But “it must have been a low-speed col­li­sion” to avoid dis­rupt­ing the lay­ers more than they have been, Mas­sironi said. Moreo­ver, “the strik­ing struc­tur­al si­m­i­lar­i­ties” be­tween the two parts sug­gest they “formed through a si­m­i­lar ac­cre­tion pro­cess,” added co-au­thor Bjorn Davids­son of Upp­sa­la Un­ivers­ity, Swe­den. “Lay­er­ing has al­so been ob­served on the sur­face of oth­er com­ets dur­ing pre­vi­ous fly­by mis­sions.”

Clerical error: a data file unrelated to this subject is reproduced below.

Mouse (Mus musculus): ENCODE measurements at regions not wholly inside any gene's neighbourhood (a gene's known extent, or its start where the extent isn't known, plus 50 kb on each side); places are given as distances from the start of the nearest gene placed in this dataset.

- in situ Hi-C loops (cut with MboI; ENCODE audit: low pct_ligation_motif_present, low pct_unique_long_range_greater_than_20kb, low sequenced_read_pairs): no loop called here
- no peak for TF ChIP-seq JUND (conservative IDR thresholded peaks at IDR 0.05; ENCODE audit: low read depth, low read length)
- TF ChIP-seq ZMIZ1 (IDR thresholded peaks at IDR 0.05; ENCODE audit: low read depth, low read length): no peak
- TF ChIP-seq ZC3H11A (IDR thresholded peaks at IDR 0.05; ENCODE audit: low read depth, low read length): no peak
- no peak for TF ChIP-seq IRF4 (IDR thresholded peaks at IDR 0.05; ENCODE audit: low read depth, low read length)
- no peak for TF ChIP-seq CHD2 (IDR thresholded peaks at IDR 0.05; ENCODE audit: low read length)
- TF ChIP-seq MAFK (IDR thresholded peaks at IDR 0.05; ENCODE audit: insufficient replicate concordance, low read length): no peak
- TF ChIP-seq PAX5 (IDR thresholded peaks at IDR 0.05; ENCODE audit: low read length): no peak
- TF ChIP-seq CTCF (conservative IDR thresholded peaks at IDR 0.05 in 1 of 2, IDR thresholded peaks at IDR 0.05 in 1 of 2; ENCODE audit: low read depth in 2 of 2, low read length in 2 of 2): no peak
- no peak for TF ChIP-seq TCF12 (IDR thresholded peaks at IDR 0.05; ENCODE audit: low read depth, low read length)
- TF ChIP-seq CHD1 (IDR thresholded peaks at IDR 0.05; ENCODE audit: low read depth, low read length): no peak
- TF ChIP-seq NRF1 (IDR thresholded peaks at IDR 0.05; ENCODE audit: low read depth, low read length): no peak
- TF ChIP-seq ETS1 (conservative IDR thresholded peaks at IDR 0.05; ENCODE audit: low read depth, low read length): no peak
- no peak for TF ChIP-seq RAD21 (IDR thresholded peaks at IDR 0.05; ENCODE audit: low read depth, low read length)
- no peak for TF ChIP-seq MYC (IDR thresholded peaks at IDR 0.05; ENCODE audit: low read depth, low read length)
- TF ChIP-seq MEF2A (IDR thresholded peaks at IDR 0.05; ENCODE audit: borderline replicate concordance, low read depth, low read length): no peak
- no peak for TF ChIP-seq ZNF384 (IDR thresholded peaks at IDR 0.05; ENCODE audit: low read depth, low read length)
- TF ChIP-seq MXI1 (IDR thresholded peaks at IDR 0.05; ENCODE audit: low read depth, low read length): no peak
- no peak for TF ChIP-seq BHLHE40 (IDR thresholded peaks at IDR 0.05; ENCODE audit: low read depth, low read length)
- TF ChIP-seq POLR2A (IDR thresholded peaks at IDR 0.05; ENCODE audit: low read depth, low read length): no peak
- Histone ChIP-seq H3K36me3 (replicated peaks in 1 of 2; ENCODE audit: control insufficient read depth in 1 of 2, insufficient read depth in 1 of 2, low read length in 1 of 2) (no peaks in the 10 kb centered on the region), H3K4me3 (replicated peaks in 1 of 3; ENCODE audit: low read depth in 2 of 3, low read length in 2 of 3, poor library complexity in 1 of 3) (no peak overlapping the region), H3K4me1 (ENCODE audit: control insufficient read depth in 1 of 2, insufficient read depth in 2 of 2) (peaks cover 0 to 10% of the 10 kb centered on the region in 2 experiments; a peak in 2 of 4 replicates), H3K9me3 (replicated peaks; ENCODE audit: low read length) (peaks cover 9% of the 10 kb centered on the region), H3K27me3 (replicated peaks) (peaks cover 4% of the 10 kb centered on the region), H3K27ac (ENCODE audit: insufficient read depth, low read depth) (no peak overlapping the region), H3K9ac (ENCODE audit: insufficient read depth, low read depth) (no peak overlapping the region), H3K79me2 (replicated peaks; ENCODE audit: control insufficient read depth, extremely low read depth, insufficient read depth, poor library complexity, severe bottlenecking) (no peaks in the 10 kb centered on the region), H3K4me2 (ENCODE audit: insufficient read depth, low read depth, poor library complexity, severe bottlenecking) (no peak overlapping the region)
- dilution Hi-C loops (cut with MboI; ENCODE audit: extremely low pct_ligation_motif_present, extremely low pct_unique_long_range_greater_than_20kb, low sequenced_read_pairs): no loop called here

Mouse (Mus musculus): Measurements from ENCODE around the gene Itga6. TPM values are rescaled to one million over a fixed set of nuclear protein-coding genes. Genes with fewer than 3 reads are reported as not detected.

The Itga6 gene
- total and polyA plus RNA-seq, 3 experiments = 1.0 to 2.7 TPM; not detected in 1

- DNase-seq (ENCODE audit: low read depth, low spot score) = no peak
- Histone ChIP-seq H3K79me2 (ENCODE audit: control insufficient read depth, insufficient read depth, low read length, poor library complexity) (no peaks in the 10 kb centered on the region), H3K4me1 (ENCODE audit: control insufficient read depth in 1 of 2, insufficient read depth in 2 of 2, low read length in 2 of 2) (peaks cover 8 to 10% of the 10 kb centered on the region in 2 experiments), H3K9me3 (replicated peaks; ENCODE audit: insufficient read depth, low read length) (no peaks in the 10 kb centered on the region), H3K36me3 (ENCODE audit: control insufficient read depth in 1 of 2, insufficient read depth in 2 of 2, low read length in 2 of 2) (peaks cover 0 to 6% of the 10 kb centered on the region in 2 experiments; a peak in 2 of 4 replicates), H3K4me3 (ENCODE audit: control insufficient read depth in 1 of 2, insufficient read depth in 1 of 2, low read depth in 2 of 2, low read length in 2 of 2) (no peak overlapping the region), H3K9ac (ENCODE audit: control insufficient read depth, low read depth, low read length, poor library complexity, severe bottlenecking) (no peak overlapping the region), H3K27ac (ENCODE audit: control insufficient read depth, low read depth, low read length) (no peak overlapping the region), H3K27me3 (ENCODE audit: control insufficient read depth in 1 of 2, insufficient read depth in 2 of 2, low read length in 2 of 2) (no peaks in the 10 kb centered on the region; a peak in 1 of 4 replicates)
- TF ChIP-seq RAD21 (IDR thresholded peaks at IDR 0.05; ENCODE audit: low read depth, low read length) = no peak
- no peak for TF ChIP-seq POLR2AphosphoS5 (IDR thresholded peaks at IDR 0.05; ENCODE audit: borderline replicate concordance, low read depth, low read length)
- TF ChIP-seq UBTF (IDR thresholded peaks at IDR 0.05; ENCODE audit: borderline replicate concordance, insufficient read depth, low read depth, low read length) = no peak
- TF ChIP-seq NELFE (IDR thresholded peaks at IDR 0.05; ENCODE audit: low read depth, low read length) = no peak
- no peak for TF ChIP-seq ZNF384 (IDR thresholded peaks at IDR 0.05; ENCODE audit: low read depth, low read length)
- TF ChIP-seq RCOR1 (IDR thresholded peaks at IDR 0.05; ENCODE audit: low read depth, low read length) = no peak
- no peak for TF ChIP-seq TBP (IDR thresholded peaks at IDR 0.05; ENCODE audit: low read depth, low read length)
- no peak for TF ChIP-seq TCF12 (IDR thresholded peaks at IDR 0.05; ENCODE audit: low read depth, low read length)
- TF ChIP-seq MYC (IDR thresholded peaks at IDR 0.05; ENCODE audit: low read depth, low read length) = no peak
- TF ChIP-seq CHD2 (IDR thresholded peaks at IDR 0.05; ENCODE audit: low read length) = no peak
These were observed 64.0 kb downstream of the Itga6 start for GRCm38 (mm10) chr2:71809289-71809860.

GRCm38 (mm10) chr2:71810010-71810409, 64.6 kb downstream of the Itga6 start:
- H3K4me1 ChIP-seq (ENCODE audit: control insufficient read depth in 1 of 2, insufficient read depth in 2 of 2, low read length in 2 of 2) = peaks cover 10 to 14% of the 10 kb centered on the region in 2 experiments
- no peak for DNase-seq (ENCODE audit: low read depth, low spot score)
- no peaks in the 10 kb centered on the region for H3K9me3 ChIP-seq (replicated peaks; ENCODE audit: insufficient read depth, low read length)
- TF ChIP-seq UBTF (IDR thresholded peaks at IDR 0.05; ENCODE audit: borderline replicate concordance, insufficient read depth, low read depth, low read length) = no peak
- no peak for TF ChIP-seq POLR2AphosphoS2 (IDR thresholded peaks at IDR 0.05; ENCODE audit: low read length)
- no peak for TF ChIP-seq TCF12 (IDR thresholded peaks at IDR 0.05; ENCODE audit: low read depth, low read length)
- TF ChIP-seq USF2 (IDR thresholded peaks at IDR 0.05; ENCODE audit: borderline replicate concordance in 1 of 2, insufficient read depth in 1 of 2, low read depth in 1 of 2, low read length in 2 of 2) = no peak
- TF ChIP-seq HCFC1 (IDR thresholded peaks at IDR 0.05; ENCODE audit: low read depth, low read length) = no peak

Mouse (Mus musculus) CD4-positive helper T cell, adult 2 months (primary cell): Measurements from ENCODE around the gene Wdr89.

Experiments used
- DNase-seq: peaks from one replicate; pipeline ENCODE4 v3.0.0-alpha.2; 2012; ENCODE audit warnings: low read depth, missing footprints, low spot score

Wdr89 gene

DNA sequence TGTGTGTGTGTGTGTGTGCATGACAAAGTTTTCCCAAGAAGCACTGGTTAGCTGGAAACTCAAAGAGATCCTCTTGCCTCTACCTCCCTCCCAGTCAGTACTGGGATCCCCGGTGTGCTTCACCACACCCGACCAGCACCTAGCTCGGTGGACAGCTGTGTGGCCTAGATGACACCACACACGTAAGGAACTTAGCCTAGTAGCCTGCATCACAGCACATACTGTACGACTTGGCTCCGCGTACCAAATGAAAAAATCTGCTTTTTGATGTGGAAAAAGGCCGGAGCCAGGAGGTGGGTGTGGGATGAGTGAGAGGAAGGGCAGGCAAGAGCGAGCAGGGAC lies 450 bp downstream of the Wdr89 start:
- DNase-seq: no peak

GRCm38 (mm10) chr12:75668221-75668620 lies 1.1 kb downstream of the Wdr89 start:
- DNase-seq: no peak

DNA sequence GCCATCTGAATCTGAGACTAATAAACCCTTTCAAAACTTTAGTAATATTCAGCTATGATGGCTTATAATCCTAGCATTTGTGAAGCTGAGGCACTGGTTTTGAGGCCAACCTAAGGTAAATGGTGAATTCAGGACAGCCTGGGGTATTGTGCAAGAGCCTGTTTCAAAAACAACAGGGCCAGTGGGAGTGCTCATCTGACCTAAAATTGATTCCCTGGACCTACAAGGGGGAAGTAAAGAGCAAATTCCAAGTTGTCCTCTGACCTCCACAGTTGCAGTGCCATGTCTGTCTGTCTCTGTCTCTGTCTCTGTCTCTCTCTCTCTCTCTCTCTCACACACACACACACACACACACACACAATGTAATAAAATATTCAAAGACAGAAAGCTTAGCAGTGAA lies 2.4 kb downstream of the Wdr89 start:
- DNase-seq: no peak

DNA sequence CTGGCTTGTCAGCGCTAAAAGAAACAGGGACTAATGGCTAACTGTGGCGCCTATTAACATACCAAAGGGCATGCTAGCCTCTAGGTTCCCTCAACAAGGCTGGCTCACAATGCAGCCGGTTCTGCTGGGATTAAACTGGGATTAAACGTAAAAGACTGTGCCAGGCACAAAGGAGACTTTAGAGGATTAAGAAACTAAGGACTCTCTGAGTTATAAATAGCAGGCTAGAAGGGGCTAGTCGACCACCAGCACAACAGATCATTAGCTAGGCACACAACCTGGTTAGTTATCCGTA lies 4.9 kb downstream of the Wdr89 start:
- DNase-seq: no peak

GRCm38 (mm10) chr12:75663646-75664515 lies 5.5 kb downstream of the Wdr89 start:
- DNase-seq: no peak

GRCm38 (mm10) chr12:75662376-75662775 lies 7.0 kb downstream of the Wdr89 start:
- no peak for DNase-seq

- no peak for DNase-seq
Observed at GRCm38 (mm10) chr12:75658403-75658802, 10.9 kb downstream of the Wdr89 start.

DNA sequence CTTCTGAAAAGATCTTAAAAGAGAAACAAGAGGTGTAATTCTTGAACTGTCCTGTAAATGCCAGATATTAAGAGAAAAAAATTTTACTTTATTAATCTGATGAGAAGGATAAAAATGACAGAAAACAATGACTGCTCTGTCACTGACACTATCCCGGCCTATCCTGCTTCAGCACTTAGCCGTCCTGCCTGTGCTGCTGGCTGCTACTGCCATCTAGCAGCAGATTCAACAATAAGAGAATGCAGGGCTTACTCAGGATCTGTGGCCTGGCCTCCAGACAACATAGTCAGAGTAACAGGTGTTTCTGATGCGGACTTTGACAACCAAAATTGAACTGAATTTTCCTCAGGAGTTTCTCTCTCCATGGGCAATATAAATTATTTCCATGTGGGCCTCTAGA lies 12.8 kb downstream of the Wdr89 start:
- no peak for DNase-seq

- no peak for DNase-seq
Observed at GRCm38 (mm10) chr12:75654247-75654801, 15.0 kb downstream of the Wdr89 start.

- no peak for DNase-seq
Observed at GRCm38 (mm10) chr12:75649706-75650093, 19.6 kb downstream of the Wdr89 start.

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Two comets crashed long ago to create Comet 67P/Churyumov-Gerasimenko, with its “rubber duck” shape, say scientists with a European Space Agency mission studying the comet. The origin of the comet’s form, also often described as a dumbbell, has been a mystery since the agency’s spacecraft Rosetta, visiting the comet, revealed the shape in July 2014. Researchers attributed the shape either to a long-ago merger, or to erosion of a single comet to create a “neck.” Now, scientists using high-resolution images to study layers of material seen all over the nucleus, or core, say it’s clear that separate comets collided somewhat slowly to form 67P. The images show “both lobes have an outer envelope of material organized in distinct layers… we think these extend for several hundred meters,” or yards, deep, said Matteo Massironi, lead author from the University of Padova, Italy, and an associate scientist with Rosetta’s OSIRIS camera system. The layers are “a bit like an onion, except in this case we are considering two separate onions of differing size” that grew separately before squashing together. The findings are reported in the research journal Nature and were presented today at the European Planetary Science Congress in Nantes, France. Massironi and colleagues used images snapped between Aug. 6 of last year and March 17 of this year to identify over 100 terraces, or step-like landforms, on the surface of the comet, and parallel layers of material in exposed cliff walls and pits. They then used a model to work out thei directions and depth of these layers. It soon became clear, they said, that they were coherently arranged all around the comet’s lobes, or distinct parts of the dumbbell, and in some places about 650 meters deep. “This was the first clue that the two lobes are independent,” Massironi said. Another clue: “the layers are inclined in opposite directions close to the comet’s neck,” whereas their direction would be consistent if it had formed as a single object. “We also looked at the relationship between the local gravity and the orientations of the individual features all around the reconstructed comet surface,” he added. On Earth, layers of rock are horizontal because they generally form at right angles to the force of gravity, which is downward. On an oddly shaped object like 67P, layers would also be expected to form at right angles to gravity, but the gravitational field is more complicated. So the team used models to compute the strength and direction of gravity at each layer. In one case, they modeled the comet as a single body, as it is now. In the other, they modeled it as if it were two separate comets, each with its own gravitational field centered more or less at the middle. The layers, the researchers said, made more sense in the second picture. But “it must have been a low-speed collision” to avoid disrupting the layers more than they have been, Massironi said. Moreover, “the striking structural similarities” between the two parts suggest they “formed through a similar accretion process,” added co-author Bjorn Davidsson of Uppsala University, Sweden. “Layering has also been observed on the surface of other comets during previous flyby missions.”